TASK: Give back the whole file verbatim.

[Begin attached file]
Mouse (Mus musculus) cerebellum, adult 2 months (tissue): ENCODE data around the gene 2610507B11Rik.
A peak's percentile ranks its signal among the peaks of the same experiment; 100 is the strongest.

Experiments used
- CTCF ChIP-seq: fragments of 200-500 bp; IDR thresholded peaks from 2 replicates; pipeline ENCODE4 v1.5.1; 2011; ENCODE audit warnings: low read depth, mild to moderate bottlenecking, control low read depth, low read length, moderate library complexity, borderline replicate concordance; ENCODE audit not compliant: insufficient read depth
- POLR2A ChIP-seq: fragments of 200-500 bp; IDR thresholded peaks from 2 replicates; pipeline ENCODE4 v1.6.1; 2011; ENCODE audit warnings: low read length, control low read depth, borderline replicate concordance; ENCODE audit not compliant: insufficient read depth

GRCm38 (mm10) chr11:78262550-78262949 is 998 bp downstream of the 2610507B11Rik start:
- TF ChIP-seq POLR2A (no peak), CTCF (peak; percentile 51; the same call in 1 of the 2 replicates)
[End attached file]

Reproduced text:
Mouse (Mus musculus) cerebellum, adult 2 months (tissue): ENCODE data around the gene 2610507B11Rik.
A peak's percentile ranks its signal among the peaks of the same experiment; 100 is the strongest.

Experiments used
- CTCF ChIP-seq: fragments of 200-500 bp; IDR thresholded peaks from 2 replicates; pipeline ENCODE4 v1.5.1; 2011; ENCODE audit warnings: low read depth, mild to moderate bottlenecking, control low read depth, low read length, moderate library complexity, borderline replicate concordance; ENCODE audit not compliant: insufficient read depth
- POLR2A ChIP-seq: fragments of 200-500 bp; IDR thresholded peaks from 2 replicates; pipeline ENCODE4 v1.6.1; 2011; ENCODE audit warnings: low read length, control low read depth, borderline replicate concordance; ENCODE audit not compliant: insufficient read depth

GRCm38 (mm10) chr11:78262550-78262949 is 998 bp downstream of the 2610507B11Rik start:
- TF ChIP-seq POLR2A (no peak), CTCF (peak; percentile 51; the same call in 1 of the 2 replicates)